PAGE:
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Rear End Collision Involving Two Semi’s on Interstate 70 Result in Two Deaths

Rear End Collision Involving Two Semi’s on Interstate 70 Result in Two Deaths

A semi driver and his passenger were killed after a fiery crash involving two semitrailers on Interstate 70 just east of Indiana 46.  The crash occurred about 5 p.m. in the eastbound driving lane.

According to a preliminary investigation, an eastbound semitrailer had slowed for construction zone traffic when it was suddenly struck from behind by a second semitrailer, which apparently failed to slow down, according to Indiana State Police Sgt. Joe Watts.

The second (rear) semi caught fire and part of the cab detached.  Both the driver and the passenger in the second semitrailer were pronounced dead at the scene.  The driver of the first semitrailer, Rene M. Rodriguez, 33, of Tucson, Ariz., was not injured and declined medical attention, according to State Police.

The two deceased victims, who appear to have been a male and female, were taken to Terre Haute Regional Hospital, for an autopsy and attempts to positively identify them by Vigo County Coroner Dr. Roland Kohr.  The identification may take some time as law enforcement attempts to locate family members and medical records.

The deceased were trapped in the wreckage for 90 minutes as their recovery was slowed by the crush damage and fire, according to State Police news release.  The extrication and fire containment was a combined effort of the Riley, Honey Creek and Terre Haute City fire departments.

The accident closed eastbound traffic for several hours.  An inspection of both semitrailers by ISP Commercial Vehicle Enforcement master troopers Chuck Tharp and Matt Ames resulted in the Rodriguez vehicle being placed out of service for log book violations.  The second semitrailer showed no deficiencies.  It appears the accident happened when the second semi driver failed to properly slow down.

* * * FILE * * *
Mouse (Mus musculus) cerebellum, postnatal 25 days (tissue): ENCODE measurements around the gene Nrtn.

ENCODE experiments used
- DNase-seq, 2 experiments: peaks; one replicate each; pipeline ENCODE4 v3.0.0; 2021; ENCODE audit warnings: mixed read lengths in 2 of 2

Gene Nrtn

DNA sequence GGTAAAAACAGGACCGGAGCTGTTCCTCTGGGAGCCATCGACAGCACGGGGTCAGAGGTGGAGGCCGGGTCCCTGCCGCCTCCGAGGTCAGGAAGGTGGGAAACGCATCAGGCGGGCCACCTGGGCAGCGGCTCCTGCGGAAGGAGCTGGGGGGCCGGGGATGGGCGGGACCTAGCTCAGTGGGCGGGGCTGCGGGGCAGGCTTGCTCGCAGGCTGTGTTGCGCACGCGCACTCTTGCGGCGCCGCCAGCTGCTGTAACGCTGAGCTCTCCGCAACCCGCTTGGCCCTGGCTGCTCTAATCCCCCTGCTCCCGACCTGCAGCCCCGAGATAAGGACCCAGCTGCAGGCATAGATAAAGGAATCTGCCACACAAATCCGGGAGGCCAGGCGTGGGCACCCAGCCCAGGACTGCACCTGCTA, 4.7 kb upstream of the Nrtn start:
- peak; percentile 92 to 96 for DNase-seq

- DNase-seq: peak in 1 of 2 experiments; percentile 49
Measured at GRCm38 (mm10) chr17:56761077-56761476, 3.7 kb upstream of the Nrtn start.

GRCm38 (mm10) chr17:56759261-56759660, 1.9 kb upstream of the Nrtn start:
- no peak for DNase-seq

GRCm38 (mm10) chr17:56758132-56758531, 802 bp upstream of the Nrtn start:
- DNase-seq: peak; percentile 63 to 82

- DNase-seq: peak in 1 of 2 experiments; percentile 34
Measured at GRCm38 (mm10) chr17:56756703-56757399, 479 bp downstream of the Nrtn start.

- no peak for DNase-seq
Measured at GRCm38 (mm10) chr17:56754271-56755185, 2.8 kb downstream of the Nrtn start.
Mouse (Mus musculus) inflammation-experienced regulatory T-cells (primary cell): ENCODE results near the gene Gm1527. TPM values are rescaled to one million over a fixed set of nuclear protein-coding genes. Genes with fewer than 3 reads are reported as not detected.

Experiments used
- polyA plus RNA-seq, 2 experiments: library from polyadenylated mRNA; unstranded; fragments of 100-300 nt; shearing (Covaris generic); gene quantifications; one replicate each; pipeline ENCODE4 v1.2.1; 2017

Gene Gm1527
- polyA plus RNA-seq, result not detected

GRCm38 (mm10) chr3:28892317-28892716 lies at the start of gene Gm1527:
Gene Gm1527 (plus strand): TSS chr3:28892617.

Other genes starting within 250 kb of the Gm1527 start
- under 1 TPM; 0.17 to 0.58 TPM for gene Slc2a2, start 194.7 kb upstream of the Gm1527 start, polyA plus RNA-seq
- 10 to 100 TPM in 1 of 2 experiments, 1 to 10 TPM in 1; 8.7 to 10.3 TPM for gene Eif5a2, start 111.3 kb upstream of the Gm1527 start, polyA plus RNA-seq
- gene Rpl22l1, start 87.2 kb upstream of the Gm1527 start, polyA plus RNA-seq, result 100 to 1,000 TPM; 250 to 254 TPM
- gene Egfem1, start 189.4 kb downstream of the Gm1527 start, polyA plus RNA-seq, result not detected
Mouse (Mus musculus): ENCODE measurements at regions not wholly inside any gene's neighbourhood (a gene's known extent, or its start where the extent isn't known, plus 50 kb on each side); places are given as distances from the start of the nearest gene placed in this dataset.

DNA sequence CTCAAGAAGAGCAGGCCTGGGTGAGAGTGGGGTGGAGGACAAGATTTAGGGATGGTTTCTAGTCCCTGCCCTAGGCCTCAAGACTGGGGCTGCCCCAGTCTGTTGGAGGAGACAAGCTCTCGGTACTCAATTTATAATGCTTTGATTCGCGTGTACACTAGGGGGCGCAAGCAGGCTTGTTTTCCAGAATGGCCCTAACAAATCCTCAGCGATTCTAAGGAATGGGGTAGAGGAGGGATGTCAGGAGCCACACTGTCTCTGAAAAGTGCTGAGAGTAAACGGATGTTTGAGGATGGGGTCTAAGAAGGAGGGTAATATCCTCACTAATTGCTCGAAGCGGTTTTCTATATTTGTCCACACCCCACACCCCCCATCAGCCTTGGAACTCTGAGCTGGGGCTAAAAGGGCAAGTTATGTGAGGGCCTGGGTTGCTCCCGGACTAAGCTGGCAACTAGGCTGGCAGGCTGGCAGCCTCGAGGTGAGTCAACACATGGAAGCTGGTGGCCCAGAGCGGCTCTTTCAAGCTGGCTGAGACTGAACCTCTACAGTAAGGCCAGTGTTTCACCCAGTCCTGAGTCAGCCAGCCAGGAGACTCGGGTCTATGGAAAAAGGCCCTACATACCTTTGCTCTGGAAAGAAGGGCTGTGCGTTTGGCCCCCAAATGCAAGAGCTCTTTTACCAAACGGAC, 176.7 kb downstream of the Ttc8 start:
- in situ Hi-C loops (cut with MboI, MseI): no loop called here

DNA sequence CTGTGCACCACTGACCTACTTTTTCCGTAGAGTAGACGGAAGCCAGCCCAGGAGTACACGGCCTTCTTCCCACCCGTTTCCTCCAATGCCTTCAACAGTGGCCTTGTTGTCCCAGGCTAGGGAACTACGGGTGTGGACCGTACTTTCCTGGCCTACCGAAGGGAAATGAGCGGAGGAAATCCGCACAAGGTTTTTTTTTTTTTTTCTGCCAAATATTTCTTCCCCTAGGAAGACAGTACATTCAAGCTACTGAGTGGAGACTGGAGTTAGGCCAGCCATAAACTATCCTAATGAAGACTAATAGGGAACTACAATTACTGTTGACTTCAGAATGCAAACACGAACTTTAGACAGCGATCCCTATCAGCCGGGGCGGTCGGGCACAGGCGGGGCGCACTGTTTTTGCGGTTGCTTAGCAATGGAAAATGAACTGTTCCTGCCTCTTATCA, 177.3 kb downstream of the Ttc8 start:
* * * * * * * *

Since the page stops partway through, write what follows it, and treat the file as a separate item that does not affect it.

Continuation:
“It should be a stark reminder that when you are entering a construction zone, constantly look ahead and constantly check your rearview mirror,” Watts said.  “These construction zones are marked adequately, but they do present a danger, and it’s up to you the driver to control your vehicle.”

Among those stopped in traffic was semi driver Louis Rotell of Florida.  He did not witness the accident, but he had slowed down when he saw other traffic slowing.  When he saw the accident site, he stopped the semi he was driving, which stopped other traffic.  “I woke up my co-driver who was sleeping in the back and gave him the fire extinguisher.  He ran over to the tractor,” Rotell said.

The co-driver and other stopped motorists attempted to use extinguishers to put out the fire.  “They also tried to pry some parts of the cab away … but they couldn’t find anyone.  They knew someone was in there,”  he said.  Soon, “the fire just got too bad, so they had to get away from it.”

Seeing a serious accident “is disturbing.  It’s like everything else.  Every job has its dangers,” Rotell said.  “You just feel bad for the people it happened to.  You wonder what the circumstances were” and how the accident could have been avoided.

The crash was investigated by ISP troopers Ted Robertson and Michael Featherling.

If you have any additional information on this accident, please call Mario Massillamany with the law firm of Starr Austen & Miller at (574) 722-6676.

[Source: The Indy Channel]